Vintage Music and Biotech Seeds

Findings Log / by The Editors /

In this week’s Findings Log, we take a look at new research on genetically engineered crops, the benefits of brain training, and turning sound into sheet music.

Findings Log is a look at some of the research and academic papers that have recently caught the eyes of Seed’s editors, Lee Billings, Joe Kloc, and Maywa Montenegro. For more recommended reading and occasional insights, follow them on Twitter.

Read the paperJ.J. Carabias-Orti et al. IEEE Transactions on Audio, Speech, and Language Processing. March, 2010

Music for the Masses
The American folklorist Alan Lomax spent much of the 20th century traveling around the world, and most notably the American South, recording thousands of folk and blues songs. These songs—now kept in the Library of Congress—are traces of a time when recording technology was just beginning to develop. For this reason, learning to play the songs is difficult: Many have never been accurately transcribed (or at least no accurate transcription has been published), and the music in the crackly, century-old recordings is often difficult to decipher. To anyone who has spent any amount of time attempting to play these songs, the same thought always occurs: Shouldn’t there be a way to parse them automatically?

The short answer is that there is—or rather, there will be soon. Computer scientists have been making great strides in the past few years in developing tools that can take an acoustic signal—a song—and “decompose” it into musical notes. In essence, what these programs do is match elements of an audio signal to entries in what is known as a “harmonic dictionary.” This “translation”—or perhaps more accurately, decomposition—allows the song to be converted into sheet music. But a major problem with many of these decomposition methods has been that as factors like musical style, performer, and instrument change, a new dictionary is required. Now, in a recent article in IEEE Transactions on Audio, Speech, and Language Processing, researchers have developed a dictionary that can automatically “adapt” to these different factors. This means, in theory, that the same tool used to transcribe a jazz composition could be used to transcribe an old blues record. Currently the method is limited to musical recordings containing only one instrument, but the work is an important step towards devising an accurate way to automatically convert audio recordings into accurate sheet music. Perhaps someday soon the vast stores of Lomax’s recordings will be truly accessible to amateur musicians everywhere.—JK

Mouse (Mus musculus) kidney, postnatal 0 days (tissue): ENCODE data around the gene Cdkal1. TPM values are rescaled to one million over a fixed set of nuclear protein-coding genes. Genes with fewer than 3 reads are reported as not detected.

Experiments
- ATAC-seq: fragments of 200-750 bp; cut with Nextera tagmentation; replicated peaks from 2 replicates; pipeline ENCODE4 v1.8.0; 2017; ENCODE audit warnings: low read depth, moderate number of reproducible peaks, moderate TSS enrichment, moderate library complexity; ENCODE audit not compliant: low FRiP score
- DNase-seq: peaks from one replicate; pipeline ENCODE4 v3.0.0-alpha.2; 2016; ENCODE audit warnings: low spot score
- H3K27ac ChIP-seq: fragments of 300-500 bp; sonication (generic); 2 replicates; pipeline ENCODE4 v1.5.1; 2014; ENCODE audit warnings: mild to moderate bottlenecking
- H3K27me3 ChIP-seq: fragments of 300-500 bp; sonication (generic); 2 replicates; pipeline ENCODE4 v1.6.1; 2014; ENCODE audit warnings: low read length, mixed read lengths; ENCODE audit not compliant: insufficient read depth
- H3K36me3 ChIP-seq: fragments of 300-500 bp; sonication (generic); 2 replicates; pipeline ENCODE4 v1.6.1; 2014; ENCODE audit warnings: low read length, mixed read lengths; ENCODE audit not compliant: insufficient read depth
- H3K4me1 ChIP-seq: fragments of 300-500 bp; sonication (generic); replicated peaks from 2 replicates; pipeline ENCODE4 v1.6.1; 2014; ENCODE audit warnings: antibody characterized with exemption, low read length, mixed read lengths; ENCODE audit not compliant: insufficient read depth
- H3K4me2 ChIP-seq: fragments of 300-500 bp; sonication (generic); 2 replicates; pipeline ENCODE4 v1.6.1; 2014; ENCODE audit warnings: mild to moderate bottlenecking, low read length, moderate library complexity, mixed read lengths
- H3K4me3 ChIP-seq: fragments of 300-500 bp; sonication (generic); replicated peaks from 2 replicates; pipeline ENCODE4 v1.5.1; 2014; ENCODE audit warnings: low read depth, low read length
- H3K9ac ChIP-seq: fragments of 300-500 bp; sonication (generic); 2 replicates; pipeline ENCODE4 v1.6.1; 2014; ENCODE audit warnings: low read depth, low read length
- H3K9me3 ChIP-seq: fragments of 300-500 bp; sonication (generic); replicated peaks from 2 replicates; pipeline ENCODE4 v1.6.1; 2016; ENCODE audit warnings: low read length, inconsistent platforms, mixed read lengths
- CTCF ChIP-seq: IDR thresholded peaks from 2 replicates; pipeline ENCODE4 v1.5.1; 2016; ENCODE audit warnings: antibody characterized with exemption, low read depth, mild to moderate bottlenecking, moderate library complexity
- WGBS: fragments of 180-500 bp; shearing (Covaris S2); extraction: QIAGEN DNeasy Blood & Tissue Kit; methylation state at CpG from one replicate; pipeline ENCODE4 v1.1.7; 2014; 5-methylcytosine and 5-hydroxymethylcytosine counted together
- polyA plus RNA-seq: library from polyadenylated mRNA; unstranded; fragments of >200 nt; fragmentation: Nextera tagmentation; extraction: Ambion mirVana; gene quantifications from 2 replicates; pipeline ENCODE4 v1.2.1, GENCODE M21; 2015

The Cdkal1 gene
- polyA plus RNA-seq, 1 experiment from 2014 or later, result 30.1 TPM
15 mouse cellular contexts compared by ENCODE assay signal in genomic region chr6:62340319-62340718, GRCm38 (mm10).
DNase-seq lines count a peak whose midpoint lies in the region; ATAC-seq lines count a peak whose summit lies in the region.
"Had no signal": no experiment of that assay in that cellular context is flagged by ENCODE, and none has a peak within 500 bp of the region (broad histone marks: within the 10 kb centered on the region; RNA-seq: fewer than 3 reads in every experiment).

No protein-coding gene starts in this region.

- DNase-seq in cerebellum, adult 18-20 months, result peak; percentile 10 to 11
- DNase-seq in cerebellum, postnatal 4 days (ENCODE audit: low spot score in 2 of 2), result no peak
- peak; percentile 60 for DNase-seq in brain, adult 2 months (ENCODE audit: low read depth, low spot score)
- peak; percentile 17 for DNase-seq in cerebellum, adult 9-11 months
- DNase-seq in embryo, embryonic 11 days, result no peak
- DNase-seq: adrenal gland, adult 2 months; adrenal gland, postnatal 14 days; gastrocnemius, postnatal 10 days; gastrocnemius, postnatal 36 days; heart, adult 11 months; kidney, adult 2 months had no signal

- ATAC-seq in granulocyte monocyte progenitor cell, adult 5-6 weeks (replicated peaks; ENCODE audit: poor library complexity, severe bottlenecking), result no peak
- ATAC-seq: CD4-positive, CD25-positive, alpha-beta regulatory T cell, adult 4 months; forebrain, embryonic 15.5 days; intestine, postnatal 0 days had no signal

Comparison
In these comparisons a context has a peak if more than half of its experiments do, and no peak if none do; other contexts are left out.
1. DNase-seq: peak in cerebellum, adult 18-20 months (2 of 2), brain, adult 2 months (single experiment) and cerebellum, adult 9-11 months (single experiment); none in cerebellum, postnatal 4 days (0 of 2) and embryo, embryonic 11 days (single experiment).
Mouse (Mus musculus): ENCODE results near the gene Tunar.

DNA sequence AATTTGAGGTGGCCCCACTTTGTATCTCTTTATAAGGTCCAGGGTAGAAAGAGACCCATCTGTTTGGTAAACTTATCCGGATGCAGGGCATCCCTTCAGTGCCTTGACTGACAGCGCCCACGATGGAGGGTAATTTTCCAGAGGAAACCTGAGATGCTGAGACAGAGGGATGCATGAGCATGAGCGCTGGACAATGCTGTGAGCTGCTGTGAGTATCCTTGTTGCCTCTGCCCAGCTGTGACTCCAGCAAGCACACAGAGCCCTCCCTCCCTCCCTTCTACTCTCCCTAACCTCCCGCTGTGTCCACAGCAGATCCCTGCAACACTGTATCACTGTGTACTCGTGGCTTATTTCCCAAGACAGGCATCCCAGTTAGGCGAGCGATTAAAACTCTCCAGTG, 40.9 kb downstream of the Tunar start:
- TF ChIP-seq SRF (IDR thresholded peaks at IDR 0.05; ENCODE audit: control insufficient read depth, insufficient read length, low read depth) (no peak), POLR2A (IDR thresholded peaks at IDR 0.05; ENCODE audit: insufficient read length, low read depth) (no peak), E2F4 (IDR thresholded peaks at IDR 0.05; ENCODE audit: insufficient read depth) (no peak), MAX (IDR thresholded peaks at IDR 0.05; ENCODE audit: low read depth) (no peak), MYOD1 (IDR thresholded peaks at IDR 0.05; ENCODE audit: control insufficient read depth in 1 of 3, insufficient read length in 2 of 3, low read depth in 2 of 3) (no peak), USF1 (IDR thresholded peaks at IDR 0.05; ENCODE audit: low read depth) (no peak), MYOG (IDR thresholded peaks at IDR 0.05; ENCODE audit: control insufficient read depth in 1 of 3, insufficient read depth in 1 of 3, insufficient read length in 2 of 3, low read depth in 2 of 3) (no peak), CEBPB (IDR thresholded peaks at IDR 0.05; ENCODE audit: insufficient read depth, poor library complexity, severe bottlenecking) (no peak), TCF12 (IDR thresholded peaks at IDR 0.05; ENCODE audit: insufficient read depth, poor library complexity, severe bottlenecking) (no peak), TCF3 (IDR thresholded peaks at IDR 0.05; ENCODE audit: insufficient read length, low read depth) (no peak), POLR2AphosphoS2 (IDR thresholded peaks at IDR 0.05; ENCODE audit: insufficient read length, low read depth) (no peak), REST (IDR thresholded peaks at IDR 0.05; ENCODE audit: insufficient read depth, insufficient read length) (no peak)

Read the paperNational Academy of Sciences.
March, 2010

The Dose Makes the Poison
The verdict is in. After decades of piecemeal studies on genetically engineered crops—some showing promise, others showing pitfalls—the US National Research Council has published a first-ever comprehensive assessment of the environmental and economic impacts of GE crops on American farmers. In a 200-page report issued earlier this month, the panel found that, when compared to conventional crops, GE varieties have provided “substantial” gains. They also included some caveats, however, that may be damning enough to overshadow the good news.

Sifting through reams of peer-review studies, the NRC identified several clear-cut biotech benefits: Corn enhanced with a bacterial gene for an insect-killing toxin, for example, enables farmers to cut down on pesticide usage, saving them the expense of chemicals and protecting other farm-dwelling wildlife. Soybeans re-jiggered with a gene that gives them immunity to the herbicide glyphosate reduce the need to till fields, resulting in less soil erosion—which in turn means that less sediment, fertilizer, and pesticides wash into streams. And although overall herbicide use has increased due to mass planting of glyphosate-resistant crops, the glyphosate chemical—better known by its trademarked name “Roundup”—has generally replaced more toxic herbicides.